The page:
Show Notes

When you tell stories, you influence your audience. In business and in life, you're encouraged to share stories that reflect your audience's reality. 

But all too often, you're faced with someone who projects their reality onto your story.

In this episode, I'm joined by Nicole Lewis-Keeber, a life coach who's also a licensed therapist, with special expertise in trauma. She will explain how foisting a story on your listener can create a great deal of harm. It can even be considered a micro-trauma.

I was inspired to create this podcast when I read comments in a Facebook group, Community of Single People: people who are happily single with no interest in changing their status.

They reported therapists and doctors who seriously advised them, "If you just start dating and get married, your problems will go away." Nicole dismisses this story as nonsense. Bringing a new person into your life, she says, can add even more problems! 

Even worse, these authority figures are projecting their story into someone else's narrative.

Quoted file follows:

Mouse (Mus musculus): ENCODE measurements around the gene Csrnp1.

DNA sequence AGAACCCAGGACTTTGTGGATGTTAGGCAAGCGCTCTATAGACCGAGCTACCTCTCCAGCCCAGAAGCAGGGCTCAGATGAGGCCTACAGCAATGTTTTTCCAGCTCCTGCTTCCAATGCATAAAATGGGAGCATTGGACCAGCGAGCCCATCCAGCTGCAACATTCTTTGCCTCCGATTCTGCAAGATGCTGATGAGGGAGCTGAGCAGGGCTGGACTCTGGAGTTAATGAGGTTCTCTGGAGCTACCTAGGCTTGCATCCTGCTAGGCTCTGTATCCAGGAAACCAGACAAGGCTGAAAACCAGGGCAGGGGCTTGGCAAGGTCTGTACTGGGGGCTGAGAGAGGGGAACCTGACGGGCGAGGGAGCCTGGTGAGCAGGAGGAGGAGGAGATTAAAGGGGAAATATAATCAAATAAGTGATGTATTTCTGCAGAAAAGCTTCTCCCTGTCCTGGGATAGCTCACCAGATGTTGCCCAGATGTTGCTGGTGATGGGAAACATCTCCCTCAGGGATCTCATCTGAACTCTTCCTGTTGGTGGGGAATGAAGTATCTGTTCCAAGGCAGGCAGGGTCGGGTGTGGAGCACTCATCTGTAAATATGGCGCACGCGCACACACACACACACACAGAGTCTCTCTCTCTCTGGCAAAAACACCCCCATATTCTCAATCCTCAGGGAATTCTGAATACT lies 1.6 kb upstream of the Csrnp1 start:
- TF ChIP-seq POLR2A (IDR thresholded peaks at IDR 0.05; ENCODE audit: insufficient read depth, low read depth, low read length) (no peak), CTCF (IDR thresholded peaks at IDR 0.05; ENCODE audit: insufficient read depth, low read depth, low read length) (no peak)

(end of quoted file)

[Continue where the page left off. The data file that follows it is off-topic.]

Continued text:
If you're single without children, they assume your story will be, "I'm lonely and depressed." That's their belief about single people - a belief, Nicole says, will be created and reinforced by the surrounding society.

It's not just about being single.

If you're older than sixty, your story must be, "I'm weak and frail and helpless...and maybe broke, too."

If you're a new business owner, your story must be, "I don't know how to do anything and I'll probably fail."

These stories are especially harmful when we hear them from authority figures (such as doctors and therapists), who are supposed to be the experts.

They're also harmful when we hear them from friends and coworkers. We don't want to make them feel bad or disrupt a relationship. But when a coworker expresses dismay at a single coworker's life, she's imposing her story: "Being alone on a holiday will make you feel depressed." The single person's real story is, "I clove being alone on holidays and wouldn't want it any other way."

At 17:00 Nicole talks about the ways these forced stories can create trauma. Some even create negative trauma adaptations, with the need to cope through substance abuse and self-destructive actions.   

At 21:54 - Nicole suggests appropriate ways to respond when someone forces their story into your narrative. She encourages us to be direct and not accept the forced story. 

Nicole can be found at https://nicole.lewis-keeber.com/


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